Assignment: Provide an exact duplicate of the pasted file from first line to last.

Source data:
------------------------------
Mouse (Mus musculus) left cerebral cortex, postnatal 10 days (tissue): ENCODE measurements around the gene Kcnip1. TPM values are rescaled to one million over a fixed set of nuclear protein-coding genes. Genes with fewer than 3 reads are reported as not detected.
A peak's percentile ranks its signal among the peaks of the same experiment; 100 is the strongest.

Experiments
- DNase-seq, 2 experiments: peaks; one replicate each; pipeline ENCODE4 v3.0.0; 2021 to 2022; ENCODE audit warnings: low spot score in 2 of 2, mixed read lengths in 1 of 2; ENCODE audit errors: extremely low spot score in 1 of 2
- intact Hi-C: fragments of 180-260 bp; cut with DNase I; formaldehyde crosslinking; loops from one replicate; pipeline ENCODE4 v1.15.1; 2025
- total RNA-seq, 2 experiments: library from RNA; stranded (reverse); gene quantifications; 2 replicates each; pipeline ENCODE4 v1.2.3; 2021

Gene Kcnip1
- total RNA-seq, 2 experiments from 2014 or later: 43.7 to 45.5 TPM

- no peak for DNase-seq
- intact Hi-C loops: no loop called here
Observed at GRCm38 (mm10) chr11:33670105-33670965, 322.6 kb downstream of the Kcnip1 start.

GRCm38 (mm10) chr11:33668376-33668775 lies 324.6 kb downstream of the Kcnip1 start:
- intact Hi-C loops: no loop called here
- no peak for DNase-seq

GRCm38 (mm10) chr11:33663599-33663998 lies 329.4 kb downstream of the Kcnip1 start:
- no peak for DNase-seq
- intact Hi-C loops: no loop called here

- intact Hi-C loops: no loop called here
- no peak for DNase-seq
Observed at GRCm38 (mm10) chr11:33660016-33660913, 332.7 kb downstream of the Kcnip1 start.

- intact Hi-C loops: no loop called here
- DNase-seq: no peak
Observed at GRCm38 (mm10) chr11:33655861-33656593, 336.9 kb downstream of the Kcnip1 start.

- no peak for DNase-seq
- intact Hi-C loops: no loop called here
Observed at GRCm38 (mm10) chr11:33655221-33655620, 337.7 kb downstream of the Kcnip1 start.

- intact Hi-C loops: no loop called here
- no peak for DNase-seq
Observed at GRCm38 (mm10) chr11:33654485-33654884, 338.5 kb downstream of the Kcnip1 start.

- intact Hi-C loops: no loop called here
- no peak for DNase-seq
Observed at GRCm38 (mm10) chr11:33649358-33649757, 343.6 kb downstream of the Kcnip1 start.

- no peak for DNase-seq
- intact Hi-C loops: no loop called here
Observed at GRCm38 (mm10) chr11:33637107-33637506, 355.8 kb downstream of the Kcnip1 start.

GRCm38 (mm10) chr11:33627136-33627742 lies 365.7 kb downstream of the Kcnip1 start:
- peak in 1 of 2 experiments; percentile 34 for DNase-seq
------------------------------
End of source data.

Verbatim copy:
Mouse (Mus musculus) left cerebral cortex, postnatal 10 days (tissue): ENCODE measurements around the gene Kcnip1. TPM values are rescaled to one million over a fixed set of nuclear protein-coding genes. Genes with fewer than 3 reads are reported as not detected.
A peak's percentile ranks its signal among the peaks of the same experiment; 100 is the strongest.

Experiments
- DNase-seq, 2 experiments: peaks; one replicate each; pipeline ENCODE4 v3.0.0; 2021 to 2022; ENCODE audit warnings: low spot score in 2 of 2, mixed read lengths in 1 of 2; ENCODE audit errors: extremely low spot score in 1 of 2
- intact Hi-C: fragments of 180-260 bp; cut with DNase I; formaldehyde crosslinking; loops from one replicate; pipeline ENCODE4 v1.15.1; 2025
- total RNA-seq, 2 experiments: library from RNA; stranded (reverse); gene quantifications; 2 replicates each; pipeline ENCODE4 v1.2.3; 2021

Gene Kcnip1
- total RNA-seq, 2 experiments from 2014 or later: 43.7 to 45.5 TPM

- no peak for DNase-seq
- intact Hi-C loops: no loop called here
Observed at GRCm38 (mm10) chr11:33670105-33670965, 322.6 kb downstream of the Kcnip1 start.

GRCm38 (mm10) chr11:33668376-33668775 lies 324.6 kb downstream of the Kcnip1 start:
- intact Hi-C loops: no loop called here
- no peak for DNase-seq

GRCm38 (mm10) chr11:33663599-33663998 lies 329.4 kb downstream of the Kcnip1 start:
- no peak for DNase-seq
- intact Hi-C loops: no loop called here

- intact Hi-C loops: no loop called here
- no peak for DNase-seq
Observed at GRCm38 (mm10) chr11:33660016-33660913, 332.7 kb downstream of the Kcnip1 start.

- intact Hi-C loops: no loop called here
- DNase-seq: no peak
Observed at GRCm38 (mm10) chr11:33655861-33656593, 336.9 kb downstream of the Kcnip1 start.

- no peak for DNase-seq
- intact Hi-C loops: no loop called here
Observed at GRCm38 (mm10) chr11:33655221-33655620, 337.7 kb downstream of the Kcnip1 start.

- intact Hi-C loops: no loop called here
- no peak for DNase-seq
Observed at GRCm38 (mm10) chr11:33654485-33654884, 338.5 kb downstream of the Kcnip1 start.

- intact Hi-C loops: no loop called here
- no peak for DNase-seq
Observed at GRCm38 (mm10) chr11:33649358-33649757, 343.6 kb downstream of the Kcnip1 start.

- no peak for DNase-seq
- intact Hi-C loops: no loop called here
Observed at GRCm38 (mm10) chr11:33637107-33637506, 355.8 kb downstream of the Kcnip1 start.

GRCm38 (mm10) chr11:33627136-33627742 lies 365.7 kb downstream of the Kcnip1 start:
- peak in 1 of 2 experiments; percentile 34 for DNase-seq